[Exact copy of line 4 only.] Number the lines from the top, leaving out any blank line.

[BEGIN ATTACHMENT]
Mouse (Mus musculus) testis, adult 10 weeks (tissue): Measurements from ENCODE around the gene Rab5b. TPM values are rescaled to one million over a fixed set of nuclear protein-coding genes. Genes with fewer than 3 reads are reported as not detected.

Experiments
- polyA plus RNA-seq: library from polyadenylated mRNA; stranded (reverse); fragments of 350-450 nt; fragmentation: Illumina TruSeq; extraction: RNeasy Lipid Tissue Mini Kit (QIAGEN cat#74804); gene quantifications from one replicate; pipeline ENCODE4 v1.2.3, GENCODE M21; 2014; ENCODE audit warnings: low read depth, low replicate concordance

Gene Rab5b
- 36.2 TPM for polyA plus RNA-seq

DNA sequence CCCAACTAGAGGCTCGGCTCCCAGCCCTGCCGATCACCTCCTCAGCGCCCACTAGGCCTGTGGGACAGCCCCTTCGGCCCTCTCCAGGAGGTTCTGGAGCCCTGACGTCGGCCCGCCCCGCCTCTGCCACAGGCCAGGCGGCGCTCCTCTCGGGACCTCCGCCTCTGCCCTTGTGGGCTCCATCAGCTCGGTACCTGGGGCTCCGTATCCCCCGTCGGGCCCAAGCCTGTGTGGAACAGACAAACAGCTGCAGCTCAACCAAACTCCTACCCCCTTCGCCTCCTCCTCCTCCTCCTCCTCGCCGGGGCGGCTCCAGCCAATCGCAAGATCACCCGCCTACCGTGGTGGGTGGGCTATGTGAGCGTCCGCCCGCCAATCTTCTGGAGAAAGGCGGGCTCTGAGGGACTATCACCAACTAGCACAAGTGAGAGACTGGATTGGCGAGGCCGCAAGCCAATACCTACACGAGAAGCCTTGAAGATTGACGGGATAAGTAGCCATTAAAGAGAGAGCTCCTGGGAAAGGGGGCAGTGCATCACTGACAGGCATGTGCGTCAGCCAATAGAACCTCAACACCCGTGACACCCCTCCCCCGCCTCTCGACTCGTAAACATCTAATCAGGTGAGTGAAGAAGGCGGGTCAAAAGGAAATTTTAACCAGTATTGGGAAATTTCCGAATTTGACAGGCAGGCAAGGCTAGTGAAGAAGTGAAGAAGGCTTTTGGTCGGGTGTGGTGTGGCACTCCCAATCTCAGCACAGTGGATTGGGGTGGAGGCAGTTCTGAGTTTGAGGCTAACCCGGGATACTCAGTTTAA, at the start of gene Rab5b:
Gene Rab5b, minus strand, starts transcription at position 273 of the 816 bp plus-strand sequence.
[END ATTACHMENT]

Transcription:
Gene Rab5b